What killed tons of fish in a European river? The mystery deepens
WARSAW, Poland (AP) — Another lab study mass extinction of fish high levels of salinity have been detected in the Oder, but no mercury poisoning has been found in its waters, the Polish environment minister said on Saturday, while the mystery continues to explain what killed tons of fish in central Europe.
Anna Moskva, Minister of Climate and Environment, said analyzes of river samples taken in both Poland and Germany showed elevated salt levels. She added that comprehensive toxicological studies are still underway in Poland.
She said Poland’s state veterinary office examined seven species of dead fish and ruled out mercury as the cause of the extinction, but was still awaiting results from other substances. She said test results from Germany also showed no high levels of mercury.
The Oder flows from the Czech Republic to the border between Poland and Germany before flowing into the Baltic Sea. Some German media suggested that the river was poisoned with mercury.
Prime Minister Mateusz Morawiecki said on Friday that “huge amounts of chemical waste” were likely deliberately dumped into his country’s second-longest river, causing environmental damage so severe that it would take years to rebuild the waterways.
On Saturday, Morawiecki announced that he would do everything to limit the devastation of the environment. Poland’s interior minister said a reward of 1 million zlotys ($220,000) would be paid to anyone who helps track down those responsible for polluting the river.
Authorities in the north-eastern German state of Mecklenburg-Vorpommern have warned people not to fish or use water from the Szczecin Lagoon as polluted water from the river is expected to reach the estuary area on Saturday evening.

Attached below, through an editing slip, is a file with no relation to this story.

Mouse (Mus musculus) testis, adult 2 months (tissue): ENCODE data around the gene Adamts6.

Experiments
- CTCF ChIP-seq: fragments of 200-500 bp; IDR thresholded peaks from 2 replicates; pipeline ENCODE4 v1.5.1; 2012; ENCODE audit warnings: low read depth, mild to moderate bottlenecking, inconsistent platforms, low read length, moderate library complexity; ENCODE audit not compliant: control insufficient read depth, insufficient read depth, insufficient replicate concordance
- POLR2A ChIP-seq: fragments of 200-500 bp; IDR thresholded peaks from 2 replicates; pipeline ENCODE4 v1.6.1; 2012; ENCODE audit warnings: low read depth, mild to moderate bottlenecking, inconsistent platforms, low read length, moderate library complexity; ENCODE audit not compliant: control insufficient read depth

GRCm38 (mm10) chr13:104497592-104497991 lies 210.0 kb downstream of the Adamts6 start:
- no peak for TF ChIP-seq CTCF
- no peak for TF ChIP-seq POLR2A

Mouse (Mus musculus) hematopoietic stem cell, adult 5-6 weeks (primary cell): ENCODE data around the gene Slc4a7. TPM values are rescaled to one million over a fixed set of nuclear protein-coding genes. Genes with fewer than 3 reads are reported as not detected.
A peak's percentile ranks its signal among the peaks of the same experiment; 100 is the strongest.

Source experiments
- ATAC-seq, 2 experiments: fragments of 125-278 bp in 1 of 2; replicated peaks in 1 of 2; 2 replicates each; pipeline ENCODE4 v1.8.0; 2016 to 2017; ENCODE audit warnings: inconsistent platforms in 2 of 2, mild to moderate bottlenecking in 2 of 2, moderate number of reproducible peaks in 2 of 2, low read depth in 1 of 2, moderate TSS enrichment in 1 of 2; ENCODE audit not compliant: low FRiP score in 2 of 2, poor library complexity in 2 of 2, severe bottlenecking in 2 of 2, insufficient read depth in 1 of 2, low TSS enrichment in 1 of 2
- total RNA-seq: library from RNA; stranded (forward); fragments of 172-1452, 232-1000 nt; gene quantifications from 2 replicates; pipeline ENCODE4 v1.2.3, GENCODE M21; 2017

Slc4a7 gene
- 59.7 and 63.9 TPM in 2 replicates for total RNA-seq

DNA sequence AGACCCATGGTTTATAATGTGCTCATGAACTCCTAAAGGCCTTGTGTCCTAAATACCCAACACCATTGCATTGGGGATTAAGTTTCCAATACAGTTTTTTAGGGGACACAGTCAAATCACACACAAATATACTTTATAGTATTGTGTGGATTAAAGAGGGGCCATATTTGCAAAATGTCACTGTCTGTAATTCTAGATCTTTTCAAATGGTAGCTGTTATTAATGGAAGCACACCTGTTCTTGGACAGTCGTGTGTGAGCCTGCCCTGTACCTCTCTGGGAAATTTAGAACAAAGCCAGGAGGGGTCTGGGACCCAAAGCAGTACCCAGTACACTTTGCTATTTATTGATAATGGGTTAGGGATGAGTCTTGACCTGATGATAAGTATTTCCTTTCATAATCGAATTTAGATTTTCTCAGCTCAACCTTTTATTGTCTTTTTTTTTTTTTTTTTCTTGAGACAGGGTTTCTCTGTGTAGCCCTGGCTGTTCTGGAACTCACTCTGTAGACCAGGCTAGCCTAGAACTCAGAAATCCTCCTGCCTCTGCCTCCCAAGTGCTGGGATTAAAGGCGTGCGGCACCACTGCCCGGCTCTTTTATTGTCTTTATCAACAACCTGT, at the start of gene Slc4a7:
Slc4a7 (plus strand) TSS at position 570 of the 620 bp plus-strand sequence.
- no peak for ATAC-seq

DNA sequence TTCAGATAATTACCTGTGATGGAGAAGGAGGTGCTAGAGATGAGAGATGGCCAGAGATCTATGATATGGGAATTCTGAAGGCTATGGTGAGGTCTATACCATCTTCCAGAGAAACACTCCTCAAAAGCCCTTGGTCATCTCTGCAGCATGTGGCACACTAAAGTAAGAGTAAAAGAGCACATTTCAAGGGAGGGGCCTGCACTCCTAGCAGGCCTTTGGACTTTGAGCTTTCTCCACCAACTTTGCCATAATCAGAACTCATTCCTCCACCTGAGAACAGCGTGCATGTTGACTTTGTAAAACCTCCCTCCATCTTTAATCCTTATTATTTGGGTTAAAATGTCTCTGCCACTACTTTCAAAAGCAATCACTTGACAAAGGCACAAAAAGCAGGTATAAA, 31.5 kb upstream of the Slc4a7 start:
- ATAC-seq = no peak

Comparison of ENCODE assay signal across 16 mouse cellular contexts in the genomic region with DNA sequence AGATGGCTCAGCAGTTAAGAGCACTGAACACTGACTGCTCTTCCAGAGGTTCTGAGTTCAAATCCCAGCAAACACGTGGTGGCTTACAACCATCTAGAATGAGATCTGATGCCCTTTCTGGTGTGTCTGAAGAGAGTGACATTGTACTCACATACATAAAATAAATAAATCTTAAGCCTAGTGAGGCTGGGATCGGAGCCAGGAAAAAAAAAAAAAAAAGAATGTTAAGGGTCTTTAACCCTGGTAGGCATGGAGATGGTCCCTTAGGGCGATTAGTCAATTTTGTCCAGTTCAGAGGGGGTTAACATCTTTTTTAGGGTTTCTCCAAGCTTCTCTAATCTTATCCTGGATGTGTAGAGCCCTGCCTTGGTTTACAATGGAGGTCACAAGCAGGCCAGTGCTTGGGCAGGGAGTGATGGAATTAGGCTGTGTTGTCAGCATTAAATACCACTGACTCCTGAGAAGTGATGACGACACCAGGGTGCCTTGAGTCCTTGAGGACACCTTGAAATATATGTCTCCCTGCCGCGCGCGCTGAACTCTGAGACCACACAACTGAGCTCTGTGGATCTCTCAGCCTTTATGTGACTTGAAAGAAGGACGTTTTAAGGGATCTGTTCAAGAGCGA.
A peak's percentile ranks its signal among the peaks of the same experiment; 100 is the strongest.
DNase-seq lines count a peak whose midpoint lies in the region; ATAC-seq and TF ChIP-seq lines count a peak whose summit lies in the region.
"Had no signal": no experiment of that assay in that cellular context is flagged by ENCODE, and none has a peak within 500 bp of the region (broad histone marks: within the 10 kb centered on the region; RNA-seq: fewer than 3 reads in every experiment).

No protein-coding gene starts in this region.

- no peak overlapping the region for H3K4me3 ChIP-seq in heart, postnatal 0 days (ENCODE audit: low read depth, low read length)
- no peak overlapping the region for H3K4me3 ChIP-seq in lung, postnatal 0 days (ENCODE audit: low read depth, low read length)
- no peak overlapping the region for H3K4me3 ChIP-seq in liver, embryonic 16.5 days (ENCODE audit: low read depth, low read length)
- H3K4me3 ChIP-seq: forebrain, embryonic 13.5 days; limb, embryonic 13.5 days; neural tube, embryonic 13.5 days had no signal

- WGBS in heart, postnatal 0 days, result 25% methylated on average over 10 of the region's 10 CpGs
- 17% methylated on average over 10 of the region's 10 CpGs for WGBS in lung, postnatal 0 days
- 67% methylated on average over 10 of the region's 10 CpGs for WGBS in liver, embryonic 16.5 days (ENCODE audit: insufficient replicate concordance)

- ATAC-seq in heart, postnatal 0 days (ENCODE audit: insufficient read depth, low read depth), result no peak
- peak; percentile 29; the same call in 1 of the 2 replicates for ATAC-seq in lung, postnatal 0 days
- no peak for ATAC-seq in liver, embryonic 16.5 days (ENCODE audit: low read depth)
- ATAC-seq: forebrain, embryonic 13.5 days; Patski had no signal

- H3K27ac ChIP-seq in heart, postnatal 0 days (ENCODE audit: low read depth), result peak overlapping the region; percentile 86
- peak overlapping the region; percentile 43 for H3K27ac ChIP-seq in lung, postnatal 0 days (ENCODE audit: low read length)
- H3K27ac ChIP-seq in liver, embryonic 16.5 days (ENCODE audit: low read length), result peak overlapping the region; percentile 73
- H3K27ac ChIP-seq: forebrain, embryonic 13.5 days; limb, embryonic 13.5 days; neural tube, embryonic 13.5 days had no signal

“The scale of fish extinction is shocking. This is a blow to the Oder as a waterway of high ecological value, from which it is unlikely to recover for a long time,” said Alex Vogel, Minister of the Environment of Brandenburg, through which the river flows.
The head of Polish waters, the National Water Management Authority, announced on Thursday that 10 tons of dead fish had been removed from the river. Hundreds of volunteers worked collecting dead fish along the German side.
German labs said they had detected “unusual” levels of “salt” that could be linked to the extinction, but would not fully explain them on their own.
Morawiecki admitted that some Polish officials were reacting “slowly” after seeing the huge number of dead fish wash up on shore and said two of them had been released.
“For me, however, the most important thing is to deal with this ecological disaster as soon as possible, because nature is our common heritage,” Morawiecki said.
His remarks were echoed by the mayor of Schwedt, Annekathrin Hoppe, whose German town is located next to the Lower Oder Valley National Park. She called the pollution of the river “an ecological disaster on an unprecedented scale” for the region.
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